5. Unless noted above, the other test details are identical to ASTM D3946.
The pH's of the test blends were measured during the course of study, but owing to the low temperature of oxidation, only the blank emulsion that did not contain antioxidant or biocide significantly degraded. In this case, after 22 weeks the pH broke and dropped from 9.0 to 7.0. In all other samples, the pH was measured between 8.5 and 9.0, without significant change over the test period.
The biological activity was evaluated using a Sanicheck BF Conversion Chart. The bacterial count was checked after 24, 30, and 48 hours of incubation. Owing to the variable nature of biological testing, it was decided that the first onset of bacterial growth would be used as a biological resistance measurement.
It was found that the results varied depending on the incubation period selected.
After 24 hours of incubation, the addition of antioxidant in a soluble oil significantly enhanced the biological resistance of the blends. It can be observed that the antioxidants BHT, AX 15, butylated DPA, and Naugalube 640 all possess longer onset times than the combinations with biocide or with biocide alone.
Conversely, after 30 hours of incubation, the combination of antioxidant and biocide in a soluble oil synergistically enhanced the biological resistance of the blends. It can be observed that combinations of biocide and the antioxidants BHT, AX 15, butylated DPA, and Naugalube 640 all possess longer onset times than either component individually. In fact, the synergy is strongest using Naugalube 640 and weakest (essentially a linear response) in the BHT blend.
Although the culture plates are only valid when read between 24 and 36 hours of incubation at 25-31° C., it was felt that an incubation of 48 hours would help determine differences in the testing when the bacterial growth was quite sparse. Interestingly, after 48 hours of incubation the addition of biocide (Triadine 3) in a soluble oil significantly enhances the biological resistance of the blends, while the presence of antioxidants had little or no effect. In fact, the best antioxidant performance observed was for the BHT, which is in contrast to the 24 and 30-hour incubation results.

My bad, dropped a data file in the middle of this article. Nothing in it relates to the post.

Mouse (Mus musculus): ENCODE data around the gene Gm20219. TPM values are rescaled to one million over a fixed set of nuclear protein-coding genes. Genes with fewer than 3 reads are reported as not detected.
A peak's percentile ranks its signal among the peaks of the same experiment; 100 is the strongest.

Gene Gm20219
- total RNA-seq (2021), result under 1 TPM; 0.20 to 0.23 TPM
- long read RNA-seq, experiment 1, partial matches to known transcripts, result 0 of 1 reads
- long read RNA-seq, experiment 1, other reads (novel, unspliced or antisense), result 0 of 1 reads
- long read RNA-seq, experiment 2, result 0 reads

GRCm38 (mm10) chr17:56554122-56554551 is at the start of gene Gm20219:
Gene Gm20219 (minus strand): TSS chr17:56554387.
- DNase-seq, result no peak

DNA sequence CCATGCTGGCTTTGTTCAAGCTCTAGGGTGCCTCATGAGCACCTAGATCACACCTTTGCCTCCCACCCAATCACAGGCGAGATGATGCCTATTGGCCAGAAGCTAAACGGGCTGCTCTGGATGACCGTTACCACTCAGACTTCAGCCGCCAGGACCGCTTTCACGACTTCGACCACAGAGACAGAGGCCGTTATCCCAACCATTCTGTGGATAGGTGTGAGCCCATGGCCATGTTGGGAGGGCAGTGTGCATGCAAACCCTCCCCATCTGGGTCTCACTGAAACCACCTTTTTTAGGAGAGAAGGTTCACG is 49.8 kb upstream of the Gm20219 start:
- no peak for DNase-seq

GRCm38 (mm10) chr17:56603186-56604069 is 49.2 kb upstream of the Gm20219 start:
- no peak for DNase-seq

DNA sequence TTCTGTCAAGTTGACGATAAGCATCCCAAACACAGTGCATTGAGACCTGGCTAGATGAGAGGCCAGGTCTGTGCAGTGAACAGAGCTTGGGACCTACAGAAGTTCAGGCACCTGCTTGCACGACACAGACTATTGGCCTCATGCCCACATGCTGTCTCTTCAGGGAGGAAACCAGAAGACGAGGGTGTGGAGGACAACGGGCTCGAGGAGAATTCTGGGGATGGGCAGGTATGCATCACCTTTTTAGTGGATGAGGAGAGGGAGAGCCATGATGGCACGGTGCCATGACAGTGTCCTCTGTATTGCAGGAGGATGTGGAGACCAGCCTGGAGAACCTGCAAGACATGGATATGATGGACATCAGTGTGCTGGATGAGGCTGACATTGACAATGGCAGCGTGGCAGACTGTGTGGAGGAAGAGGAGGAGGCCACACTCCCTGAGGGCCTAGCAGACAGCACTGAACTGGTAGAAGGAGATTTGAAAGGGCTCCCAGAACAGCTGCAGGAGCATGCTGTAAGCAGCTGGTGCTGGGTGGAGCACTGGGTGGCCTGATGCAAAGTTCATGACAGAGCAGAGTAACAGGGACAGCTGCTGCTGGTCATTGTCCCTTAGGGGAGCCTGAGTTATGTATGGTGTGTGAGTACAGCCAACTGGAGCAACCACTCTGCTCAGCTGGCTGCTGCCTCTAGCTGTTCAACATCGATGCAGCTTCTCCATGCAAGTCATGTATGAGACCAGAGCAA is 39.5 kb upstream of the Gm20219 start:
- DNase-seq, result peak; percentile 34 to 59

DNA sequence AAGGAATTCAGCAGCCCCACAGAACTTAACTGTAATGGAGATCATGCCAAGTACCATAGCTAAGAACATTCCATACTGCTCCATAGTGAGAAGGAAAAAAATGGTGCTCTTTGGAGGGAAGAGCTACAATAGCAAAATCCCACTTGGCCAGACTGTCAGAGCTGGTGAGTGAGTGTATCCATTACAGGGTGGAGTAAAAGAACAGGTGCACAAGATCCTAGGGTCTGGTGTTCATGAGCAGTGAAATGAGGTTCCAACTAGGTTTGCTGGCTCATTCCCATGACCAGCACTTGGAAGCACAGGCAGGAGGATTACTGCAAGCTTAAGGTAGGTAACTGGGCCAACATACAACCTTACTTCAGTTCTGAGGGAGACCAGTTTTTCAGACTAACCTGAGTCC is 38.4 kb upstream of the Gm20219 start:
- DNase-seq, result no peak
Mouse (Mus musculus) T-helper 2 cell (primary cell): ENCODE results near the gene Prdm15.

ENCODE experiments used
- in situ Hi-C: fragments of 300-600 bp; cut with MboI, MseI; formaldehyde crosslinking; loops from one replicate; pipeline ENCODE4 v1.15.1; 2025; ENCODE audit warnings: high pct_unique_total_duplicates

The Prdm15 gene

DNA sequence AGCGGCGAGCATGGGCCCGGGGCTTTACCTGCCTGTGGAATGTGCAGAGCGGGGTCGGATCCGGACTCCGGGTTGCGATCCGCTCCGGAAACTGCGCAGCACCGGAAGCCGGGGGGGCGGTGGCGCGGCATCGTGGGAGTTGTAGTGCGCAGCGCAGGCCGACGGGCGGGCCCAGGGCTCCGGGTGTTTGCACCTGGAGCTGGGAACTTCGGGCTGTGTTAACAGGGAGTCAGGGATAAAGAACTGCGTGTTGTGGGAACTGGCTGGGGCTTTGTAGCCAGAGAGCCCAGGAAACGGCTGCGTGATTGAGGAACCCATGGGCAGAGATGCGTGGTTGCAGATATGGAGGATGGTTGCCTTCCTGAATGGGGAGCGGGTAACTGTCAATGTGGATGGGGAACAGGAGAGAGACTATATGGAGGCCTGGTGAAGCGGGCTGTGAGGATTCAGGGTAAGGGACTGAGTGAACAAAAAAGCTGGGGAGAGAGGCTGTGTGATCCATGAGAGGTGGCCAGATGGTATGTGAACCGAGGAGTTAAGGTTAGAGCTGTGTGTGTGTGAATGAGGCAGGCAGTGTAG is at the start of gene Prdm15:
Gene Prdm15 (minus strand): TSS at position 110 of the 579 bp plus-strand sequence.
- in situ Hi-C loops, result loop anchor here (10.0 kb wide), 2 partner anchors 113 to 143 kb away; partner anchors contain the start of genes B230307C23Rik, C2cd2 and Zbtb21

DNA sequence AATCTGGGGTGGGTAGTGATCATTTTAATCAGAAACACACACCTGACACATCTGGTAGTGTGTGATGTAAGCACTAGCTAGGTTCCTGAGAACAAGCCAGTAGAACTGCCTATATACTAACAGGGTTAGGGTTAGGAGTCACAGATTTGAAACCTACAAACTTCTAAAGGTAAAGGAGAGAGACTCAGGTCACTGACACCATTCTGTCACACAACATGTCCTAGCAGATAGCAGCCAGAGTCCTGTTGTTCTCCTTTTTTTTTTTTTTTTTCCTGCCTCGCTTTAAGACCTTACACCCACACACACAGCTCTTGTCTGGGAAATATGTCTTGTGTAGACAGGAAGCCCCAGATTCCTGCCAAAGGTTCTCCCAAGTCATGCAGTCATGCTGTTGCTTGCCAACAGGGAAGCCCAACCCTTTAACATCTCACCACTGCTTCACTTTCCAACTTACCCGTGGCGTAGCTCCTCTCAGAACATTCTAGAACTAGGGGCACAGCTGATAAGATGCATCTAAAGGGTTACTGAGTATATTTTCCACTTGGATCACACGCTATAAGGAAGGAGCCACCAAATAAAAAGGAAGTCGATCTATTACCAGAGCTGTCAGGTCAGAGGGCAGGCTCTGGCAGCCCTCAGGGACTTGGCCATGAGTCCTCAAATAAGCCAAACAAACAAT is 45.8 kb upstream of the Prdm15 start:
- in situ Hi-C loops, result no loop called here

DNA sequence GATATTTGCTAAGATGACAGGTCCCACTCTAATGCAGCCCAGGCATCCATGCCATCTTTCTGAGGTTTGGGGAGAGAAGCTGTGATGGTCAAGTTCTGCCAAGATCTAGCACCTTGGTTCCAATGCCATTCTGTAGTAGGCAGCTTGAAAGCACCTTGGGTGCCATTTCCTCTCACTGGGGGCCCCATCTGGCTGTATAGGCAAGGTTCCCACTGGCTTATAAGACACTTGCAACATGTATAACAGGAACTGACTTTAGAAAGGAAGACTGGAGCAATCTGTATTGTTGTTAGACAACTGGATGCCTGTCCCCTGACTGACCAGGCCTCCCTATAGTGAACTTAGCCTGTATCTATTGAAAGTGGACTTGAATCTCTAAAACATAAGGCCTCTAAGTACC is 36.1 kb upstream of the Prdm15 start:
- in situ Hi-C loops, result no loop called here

There is a clear trend in the onset period and the incubation length for this testing. It appears that, as the incubation period is lengthened, the effect of biocide increases, while the effect of antioxidant decreases. This is exemplified by the fact that after 24 hours of incubation the antioxidant-containing blends possess the smallest bacterial growth, while after 48 hours the biocide-containing blends possess the smallest. As a consequence, the 36-hour incubation shows that a combination is the best.
The sediment was recovered form the modified ASTM D3946 test and it was found that the presence of biocide yielded the largest sediment, while the presence of the antioxidants AX 15, butylated DPA, and Naugalube 640 reduced the sediment. It was observed that the phenolic antioxidant, BHT, antagonistically increased the sediment in combination with biocide.
During the filtration of the samples containing no antioxidant it was noticed that the filtration was significantly slower than samples that contained antioxidant. It appeared that there was a slime layer formed in the antioxidant free samples, which clogged the filter and increased the filtration time.
As noted above, combinations of antioxidants had been run in the RBOT (ASTM D2272) test and no synergy had been found between Naugalube 438L and various phenolic antioxidants. Work by others has indicated that synergy is enhanced by the presence of metal deactivators, so the tests were repeated in the presence of Rheomet 39. The results of these tests (see Table 4) clearly demonstrate that even in the presence of a metal deactivator there is very little synergy between phenolic and aminic antioxidants in this metalworking emulsion system.
Additionally, a comparison of the RBOT results of fresh soluble oils and oils aged for 20 weeks in the modified ASTM D3946 testing was made. There was a strong correlation (r=0.83) between the two data sets, and the aged samples possess RBOT results having average times 15% lower than those of the fresh samples (see Table 5). Surprisingly, the t-test of these two data sets reveals that there is no statistically significant difference between these two results (95% confidence), which reinforces the observation that the oxidation of these samples is quite mild.
1. After 24 hours of incubation, the addition of antioxidant in a soluble oil significantly enhances the biological resistance in modified ASTM D3946 testing.
2. After 30 hours of incubation, the combination of antioxidant and the biocide Triadine 3 in a soluble oil significantly enhances the biological resistance in modified ASTM D3946 testing.
3. After 48 hours of incubation, the addition of the biocide Triadine 3 in a soluble oil significantly enhances the biological resistance in modified ASTM D3946 testing.
4. Regardless of whether a metal deactivator is present, the results of the RBOT testing demonstrate that there is no synergy between Naugalube 438L.